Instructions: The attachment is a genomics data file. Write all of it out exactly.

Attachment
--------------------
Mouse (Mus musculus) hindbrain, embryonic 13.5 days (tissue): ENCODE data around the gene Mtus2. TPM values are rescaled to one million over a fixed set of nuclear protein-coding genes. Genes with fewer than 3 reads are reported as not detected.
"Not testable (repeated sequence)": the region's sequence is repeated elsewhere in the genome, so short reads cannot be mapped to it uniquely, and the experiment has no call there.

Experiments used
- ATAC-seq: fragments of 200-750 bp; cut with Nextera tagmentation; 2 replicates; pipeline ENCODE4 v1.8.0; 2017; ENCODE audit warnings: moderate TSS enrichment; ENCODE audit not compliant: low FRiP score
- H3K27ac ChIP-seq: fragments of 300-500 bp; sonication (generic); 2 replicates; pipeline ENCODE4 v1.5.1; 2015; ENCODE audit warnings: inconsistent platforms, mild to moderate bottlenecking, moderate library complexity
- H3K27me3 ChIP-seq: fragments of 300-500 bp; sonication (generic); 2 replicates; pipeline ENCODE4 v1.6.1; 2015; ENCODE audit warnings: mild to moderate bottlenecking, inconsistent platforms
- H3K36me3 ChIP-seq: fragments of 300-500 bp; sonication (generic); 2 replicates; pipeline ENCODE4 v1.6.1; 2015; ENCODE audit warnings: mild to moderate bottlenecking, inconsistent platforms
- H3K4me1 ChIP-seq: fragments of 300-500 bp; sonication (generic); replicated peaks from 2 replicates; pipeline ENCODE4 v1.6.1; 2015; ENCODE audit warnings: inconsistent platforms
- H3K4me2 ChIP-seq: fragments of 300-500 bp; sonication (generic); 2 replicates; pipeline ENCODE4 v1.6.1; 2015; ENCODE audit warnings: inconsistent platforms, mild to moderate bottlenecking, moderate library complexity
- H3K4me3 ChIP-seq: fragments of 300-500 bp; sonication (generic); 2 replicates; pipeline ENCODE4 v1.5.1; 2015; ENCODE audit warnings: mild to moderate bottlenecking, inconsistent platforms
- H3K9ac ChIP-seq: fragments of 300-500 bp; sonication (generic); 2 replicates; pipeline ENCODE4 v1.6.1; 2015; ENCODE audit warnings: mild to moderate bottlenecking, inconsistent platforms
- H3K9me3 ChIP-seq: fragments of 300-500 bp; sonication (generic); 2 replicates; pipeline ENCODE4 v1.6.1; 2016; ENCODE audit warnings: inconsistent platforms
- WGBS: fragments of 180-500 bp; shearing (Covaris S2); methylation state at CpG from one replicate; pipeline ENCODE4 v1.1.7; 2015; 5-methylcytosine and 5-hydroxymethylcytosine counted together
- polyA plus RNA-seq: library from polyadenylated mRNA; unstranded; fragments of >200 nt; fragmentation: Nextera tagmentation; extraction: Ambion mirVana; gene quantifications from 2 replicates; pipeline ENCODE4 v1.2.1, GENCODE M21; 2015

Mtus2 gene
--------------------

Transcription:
Mouse (Mus musculus) hindbrain, embryonic 13.5 days (tissue): ENCODE data around the gene Mtus2. TPM values are rescaled to one million over a fixed set of nuclear protein-coding genes. Genes with fewer than 3 reads are reported as not detected.
"Not testable (repeated sequence)": the region's sequence is repeated elsewhere in the genome, so short reads cannot be mapped to it uniquely, and the experiment has no call there.

Experiments used
- ATAC-seq: fragments of 200-750 bp; cut with Nextera tagmentation; 2 replicates; pipeline ENCODE4 v1.8.0; 2017; ENCODE audit warnings: moderate TSS enrichment; ENCODE audit not compliant: low FRiP score
- H3K27ac ChIP-seq: fragments of 300-500 bp; sonication (generic); 2 replicates; pipeline ENCODE4 v1.5.1; 2015; ENCODE audit warnings: inconsistent platforms, mild to moderate bottlenecking, moderate library complexity
- H3K27me3 ChIP-seq: fragments of 300-500 bp; sonication (generic); 2 replicates; pipeline ENCODE4 v1.6.1; 2015; ENCODE audit warnings: mild to moderate bottlenecking, inconsistent platforms
- H3K36me3 ChIP-seq: fragments of 300-500 bp; sonication (generic); 2 replicates; pipeline ENCODE4 v1.6.1; 2015; ENCODE audit warnings: mild to moderate bottlenecking, inconsistent platforms
- H3K4me1 ChIP-seq: fragments of 300-500 bp; sonication (generic); replicated peaks from 2 replicates; pipeline ENCODE4 v1.6.1; 2015; ENCODE audit warnings: inconsistent platforms
- H3K4me2 ChIP-seq: fragments of 300-500 bp; sonication (generic); 2 replicates; pipeline ENCODE4 v1.6.1; 2015; ENCODE audit warnings: inconsistent platforms, mild to moderate bottlenecking, moderate library complexity
- H3K4me3 ChIP-seq: fragments of 300-500 bp; sonication (generic); 2 replicates; pipeline ENCODE4 v1.5.1; 2015; ENCODE audit warnings: mild to moderate bottlenecking, inconsistent platforms
- H3K9ac ChIP-seq: fragments of 300-500 bp; sonication (generic); 2 replicates; pipeline ENCODE4 v1.6.1; 2015; ENCODE audit warnings: mild to moderate bottlenecking, inconsistent platforms
- H3K9me3 ChIP-seq: fragments of 300-500 bp; sonication (generic); 2 replicates; pipeline ENCODE4 v1.6.1; 2016; ENCODE audit warnings: inconsistent platforms
- WGBS: fragments of 180-500 bp; shearing (Covaris S2); methylation state at CpG from one replicate; pipeline ENCODE4 v1.1.7; 2015; 5-methylcytosine and 5-hydroxymethylcytosine counted together
- polyA plus RNA-seq: library from polyadenylated mRNA; unstranded; fragments of >200 nt; fragmentation: Nextera tagmentation; extraction: Ambion mirVana; gene quantifications from 2 replicates; pipeline ENCODE4 v1.2.1, GENCODE M21; 2015

Mtus2 gene